This morning, fog cloaks the neighborhood. I pull out of my driveway and cannot even see the house next door.
Every instinct I have makes the situation worse: High beams? No! Their light reflects off the fog and blinds me. Brake and swerve? No! Sudden movements mean cars pile up behind me or I hit the thing beside me. Drive up close to the car in front? No! No, no, no!
I read later about a “visibility expert” at Virginia Tech (Ron Gibbons) who devotes his life to the study of how to ensure visibility in fog, snow, or rain. Most every instinct we have when we experience low visibility endangers us. Instead, we must use low beams, tap our breaks as we ease off the accelerator, make no sudden movements, and pull over if we need to.
And, perhaps most importantly, choose not to drive at all.
All day, I think about things in my future I cannot yet discern. With that horrible visibility, I’m tempted to trust my instincts and react on impulse. I’m tempted to engineer my circumstances (swerving, braking) and stay in charge of my life. Really, I’m just a disaster waiting to happen.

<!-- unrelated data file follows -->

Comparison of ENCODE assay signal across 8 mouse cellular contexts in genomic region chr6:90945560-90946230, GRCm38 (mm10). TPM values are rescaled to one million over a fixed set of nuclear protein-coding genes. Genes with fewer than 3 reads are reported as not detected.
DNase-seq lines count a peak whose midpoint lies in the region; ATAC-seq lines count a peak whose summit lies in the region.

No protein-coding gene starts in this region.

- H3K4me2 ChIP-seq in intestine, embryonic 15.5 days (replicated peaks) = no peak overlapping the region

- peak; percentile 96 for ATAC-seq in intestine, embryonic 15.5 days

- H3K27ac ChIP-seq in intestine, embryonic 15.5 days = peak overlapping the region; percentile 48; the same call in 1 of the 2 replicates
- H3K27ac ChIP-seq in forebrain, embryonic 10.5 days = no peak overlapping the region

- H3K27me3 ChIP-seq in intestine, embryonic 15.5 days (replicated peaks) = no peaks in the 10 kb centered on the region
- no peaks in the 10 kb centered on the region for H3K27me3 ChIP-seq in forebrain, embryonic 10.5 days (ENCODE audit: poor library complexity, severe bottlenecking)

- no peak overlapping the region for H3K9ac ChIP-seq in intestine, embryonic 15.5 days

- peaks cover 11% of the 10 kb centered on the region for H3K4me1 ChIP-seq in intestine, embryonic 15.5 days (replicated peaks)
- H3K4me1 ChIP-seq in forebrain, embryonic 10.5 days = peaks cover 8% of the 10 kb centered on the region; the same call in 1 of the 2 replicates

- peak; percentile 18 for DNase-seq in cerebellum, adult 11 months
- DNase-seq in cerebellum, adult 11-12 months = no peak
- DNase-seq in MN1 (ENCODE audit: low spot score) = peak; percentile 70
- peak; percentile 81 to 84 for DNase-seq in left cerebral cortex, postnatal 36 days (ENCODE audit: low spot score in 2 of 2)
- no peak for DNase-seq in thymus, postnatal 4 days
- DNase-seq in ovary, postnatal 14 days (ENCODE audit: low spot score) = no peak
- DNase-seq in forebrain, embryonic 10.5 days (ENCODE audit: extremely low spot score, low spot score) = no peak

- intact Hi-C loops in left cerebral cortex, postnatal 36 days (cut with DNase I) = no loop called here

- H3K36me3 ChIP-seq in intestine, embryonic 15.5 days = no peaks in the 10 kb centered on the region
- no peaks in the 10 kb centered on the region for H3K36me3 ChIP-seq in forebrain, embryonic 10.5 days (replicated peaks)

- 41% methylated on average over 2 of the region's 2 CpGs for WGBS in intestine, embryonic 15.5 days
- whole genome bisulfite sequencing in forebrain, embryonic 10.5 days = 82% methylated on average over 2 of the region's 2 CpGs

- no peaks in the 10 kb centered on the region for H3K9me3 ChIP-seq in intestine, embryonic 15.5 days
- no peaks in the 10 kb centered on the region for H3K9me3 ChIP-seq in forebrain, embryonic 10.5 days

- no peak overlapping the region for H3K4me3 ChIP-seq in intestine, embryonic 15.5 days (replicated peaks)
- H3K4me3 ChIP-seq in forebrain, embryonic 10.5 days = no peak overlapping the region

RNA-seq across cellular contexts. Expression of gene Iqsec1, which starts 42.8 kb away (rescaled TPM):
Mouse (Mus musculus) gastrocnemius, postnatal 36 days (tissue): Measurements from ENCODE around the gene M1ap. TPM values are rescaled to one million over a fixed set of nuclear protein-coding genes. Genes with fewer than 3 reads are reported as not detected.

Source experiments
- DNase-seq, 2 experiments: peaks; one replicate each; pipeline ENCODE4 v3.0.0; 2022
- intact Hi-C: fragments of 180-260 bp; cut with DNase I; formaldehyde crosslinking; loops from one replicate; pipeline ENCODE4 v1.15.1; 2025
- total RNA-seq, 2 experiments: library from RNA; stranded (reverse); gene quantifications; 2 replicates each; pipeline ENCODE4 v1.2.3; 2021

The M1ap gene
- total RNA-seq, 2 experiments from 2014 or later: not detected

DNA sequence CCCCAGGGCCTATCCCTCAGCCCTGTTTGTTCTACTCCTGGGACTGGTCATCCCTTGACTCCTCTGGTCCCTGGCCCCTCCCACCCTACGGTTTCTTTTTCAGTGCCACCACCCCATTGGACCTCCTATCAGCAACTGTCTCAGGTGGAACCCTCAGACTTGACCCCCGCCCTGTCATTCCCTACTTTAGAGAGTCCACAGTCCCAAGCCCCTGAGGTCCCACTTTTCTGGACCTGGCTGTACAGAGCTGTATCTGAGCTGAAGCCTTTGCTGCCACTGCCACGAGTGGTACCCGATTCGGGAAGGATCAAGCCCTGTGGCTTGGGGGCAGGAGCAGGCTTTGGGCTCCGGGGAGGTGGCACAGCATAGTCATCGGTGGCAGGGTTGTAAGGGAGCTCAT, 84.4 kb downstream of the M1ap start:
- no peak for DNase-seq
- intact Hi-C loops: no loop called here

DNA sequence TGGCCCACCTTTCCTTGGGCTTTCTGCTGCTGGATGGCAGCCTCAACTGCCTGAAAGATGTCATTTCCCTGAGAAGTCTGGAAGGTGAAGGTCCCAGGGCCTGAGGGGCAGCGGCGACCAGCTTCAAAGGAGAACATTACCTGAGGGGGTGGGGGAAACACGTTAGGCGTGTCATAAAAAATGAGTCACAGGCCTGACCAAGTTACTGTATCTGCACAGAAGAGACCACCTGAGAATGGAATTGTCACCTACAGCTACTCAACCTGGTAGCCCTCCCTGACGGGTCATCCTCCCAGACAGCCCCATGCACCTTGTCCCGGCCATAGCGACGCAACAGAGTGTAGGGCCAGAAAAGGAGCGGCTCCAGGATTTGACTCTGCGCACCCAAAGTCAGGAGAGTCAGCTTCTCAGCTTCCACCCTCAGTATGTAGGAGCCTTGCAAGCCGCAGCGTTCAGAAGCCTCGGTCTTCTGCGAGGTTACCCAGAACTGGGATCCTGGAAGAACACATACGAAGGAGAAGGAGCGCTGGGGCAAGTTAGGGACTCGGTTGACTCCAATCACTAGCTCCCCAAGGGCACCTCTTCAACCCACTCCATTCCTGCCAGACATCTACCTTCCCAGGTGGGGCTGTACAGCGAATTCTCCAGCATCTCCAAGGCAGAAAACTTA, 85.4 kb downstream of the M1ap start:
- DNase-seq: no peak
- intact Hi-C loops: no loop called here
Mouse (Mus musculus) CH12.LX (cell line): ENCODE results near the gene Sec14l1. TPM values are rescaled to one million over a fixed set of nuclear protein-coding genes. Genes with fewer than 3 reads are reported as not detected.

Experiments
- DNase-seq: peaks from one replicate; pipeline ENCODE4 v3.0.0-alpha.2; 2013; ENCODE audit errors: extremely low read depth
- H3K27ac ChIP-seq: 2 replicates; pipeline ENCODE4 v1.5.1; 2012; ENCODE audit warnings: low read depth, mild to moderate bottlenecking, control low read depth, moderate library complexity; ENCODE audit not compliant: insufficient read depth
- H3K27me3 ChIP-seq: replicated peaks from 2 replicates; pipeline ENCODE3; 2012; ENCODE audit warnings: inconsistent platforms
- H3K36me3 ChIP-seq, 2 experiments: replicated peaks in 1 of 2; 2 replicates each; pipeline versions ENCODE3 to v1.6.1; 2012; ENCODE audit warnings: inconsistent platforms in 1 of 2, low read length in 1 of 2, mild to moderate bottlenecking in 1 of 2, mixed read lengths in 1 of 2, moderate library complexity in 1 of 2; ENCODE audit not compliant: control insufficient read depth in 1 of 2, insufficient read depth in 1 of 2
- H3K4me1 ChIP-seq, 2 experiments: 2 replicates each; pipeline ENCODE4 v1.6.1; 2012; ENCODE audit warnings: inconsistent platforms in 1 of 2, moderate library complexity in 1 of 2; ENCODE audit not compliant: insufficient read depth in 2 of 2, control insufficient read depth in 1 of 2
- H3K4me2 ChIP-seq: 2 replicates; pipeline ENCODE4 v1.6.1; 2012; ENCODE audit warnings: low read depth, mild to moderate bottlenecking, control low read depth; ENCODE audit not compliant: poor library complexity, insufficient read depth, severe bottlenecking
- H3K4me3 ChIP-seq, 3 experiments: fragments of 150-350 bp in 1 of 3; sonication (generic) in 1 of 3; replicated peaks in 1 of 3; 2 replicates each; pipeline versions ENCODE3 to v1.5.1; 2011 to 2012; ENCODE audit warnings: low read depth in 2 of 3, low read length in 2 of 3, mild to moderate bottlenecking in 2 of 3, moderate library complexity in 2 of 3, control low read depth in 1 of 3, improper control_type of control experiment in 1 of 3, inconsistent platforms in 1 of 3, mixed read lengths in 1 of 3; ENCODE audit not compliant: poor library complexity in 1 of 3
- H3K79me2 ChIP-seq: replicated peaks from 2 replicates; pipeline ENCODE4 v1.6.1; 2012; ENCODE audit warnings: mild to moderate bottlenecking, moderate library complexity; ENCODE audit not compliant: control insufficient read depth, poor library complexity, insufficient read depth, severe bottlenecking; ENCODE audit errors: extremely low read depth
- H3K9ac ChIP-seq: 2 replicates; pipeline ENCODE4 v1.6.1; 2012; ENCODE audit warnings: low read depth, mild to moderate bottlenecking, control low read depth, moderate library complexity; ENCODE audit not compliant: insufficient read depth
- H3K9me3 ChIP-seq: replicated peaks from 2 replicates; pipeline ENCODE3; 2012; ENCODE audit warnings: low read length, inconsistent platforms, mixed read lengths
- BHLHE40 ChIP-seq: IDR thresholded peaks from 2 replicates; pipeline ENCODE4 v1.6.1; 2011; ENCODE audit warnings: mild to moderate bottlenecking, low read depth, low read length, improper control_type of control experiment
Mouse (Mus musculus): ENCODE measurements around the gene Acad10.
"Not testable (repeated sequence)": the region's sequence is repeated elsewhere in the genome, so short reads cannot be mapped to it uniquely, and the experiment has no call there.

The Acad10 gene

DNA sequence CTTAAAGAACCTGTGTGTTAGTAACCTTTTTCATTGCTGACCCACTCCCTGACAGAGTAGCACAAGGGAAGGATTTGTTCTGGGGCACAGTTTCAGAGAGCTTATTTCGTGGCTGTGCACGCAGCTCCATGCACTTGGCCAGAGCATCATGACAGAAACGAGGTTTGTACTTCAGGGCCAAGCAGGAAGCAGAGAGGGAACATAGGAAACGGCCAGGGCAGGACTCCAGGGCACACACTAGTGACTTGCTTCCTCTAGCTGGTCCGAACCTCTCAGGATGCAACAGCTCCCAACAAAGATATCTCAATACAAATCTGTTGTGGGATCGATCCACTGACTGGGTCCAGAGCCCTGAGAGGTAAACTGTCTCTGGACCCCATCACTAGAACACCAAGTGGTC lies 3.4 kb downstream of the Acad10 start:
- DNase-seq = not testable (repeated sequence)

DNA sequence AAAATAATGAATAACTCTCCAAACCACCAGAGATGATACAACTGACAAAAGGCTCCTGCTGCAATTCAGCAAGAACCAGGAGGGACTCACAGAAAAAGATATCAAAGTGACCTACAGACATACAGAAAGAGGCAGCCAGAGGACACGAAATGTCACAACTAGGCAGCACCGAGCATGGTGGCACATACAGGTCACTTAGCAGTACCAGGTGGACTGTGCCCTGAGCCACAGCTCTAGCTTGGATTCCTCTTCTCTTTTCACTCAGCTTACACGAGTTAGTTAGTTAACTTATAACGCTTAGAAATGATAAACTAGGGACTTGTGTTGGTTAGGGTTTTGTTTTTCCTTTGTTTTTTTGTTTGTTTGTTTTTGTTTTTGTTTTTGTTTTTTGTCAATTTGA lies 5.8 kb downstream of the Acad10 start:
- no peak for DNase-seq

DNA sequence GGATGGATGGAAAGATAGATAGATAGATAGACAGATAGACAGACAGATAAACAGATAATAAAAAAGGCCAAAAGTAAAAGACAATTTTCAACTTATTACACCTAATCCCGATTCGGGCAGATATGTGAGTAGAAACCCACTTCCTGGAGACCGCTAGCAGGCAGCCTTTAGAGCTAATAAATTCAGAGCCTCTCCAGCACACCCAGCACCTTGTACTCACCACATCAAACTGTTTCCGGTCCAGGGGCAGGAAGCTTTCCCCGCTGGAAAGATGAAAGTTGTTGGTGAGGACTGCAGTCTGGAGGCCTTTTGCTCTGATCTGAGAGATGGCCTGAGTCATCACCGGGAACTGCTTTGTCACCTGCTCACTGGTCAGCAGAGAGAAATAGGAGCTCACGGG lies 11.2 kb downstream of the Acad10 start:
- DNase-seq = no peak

What if I slowed down, pulled over, left the car and trusted a Visibility Expert? When God obscures my path, I need not worry. I just trust something deeper than instinct, deeper than my own control.
I pull over. I rest. I resist my frantic instincts.
(photo by National Weather Service: Jackson, KY)
Journal: What can’t I see that I need to trust God for?
PS: A woman in the English Department commented today that this bad weather wasn’t gloomy, rainy, or foggy. “I like to say that it’s just juicy outside,” she says and smiles. I love that!